Punitive damages have been a real risk to vessel owners since 2009, when the Supreme Court in Atlantic Sounding Co., Inc. v. Townsend, 129 S.Ct. 2561 (2009) restored the availability of punitive damages for an employer’s willful and wanton disregard of its maintenance and cure obligation. Since Townsend, cases involving an employer’s wanton failure to make maintenance and cure payments have occasionally yielded staggering punitive damages awards. For example, in Clausen v. Icicle Seafoods, Inc., 174 Wash. 2d 70, 272 P.3d 827 (2012), the Supreme Court of Washington upheld a jury’s award of $1,300,000 in punitive damages based on a maritime employer’s withholding of maintenance and cure to the severe detriment of an injured seaman.
Due to the serious punitive liability to which vessel owners are exposed, there is great demand for coverage for punitive damages in marine insurance policies. While many marine insurance policies expressly exclude coverage, some are silent on punitive damages (usually for an additional premium). However, there is a great deal of uncertainty as to whether such policies will be interpreted by courts to provide coverage. There is no general maritime law rule on point. The approach taken by the Fifth Circuit to determine whether punitive damages are covered under a silent marine insurance policy is to look to the public policy of the state with the greatest interest in the dispute. Taylor v. Lloyd's Underwriters of London, 972 F.2d 666 (5th Cir. 1992).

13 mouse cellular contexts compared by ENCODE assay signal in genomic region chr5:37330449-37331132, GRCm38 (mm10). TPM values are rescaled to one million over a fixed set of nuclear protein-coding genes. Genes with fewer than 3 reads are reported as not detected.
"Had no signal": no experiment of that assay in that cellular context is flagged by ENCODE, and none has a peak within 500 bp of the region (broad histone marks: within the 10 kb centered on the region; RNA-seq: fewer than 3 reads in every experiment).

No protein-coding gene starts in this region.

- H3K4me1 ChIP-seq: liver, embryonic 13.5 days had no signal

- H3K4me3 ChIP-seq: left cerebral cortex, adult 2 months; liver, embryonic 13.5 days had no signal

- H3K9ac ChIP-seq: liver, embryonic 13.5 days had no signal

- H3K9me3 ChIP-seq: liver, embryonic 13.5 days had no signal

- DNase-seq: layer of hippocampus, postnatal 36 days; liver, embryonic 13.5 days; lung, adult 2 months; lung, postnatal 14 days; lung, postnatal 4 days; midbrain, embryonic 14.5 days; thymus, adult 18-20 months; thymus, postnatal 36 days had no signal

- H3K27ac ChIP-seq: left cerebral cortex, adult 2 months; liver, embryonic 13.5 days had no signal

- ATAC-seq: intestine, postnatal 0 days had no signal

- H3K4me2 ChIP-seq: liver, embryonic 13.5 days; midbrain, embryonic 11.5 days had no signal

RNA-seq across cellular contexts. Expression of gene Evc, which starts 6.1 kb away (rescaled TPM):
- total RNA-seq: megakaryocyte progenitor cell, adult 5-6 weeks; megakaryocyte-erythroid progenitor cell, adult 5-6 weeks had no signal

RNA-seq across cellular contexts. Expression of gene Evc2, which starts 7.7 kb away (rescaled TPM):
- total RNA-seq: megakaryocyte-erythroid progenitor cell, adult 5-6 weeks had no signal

This approach is problematic and presents a high level of unpredictability for insurers. First, the court must select which state’s law governs the dispute, which can involve a complicated choice of law analysis. Second, even after a state is selected, the insurability of punitive damages under that state’s law may be unclear. Third, one can easily imagine a situation in which two states have an interest in the dispute. If those two states are, for example, Florida, where courts hold public policy restricts liability insurance coverage for punitive damages, and Texas, where punitive damages may be covered, the court’s choice of law analysis will be dispositive of whether the insurer is liable for the punitive damage award.
Unless and until federal courts resolve the issue by fashioning a general maritime rule that governs this coverage question, a collection of conflicting state laws will determine whether the insured is covered for punitive damages by a marine insurance contract.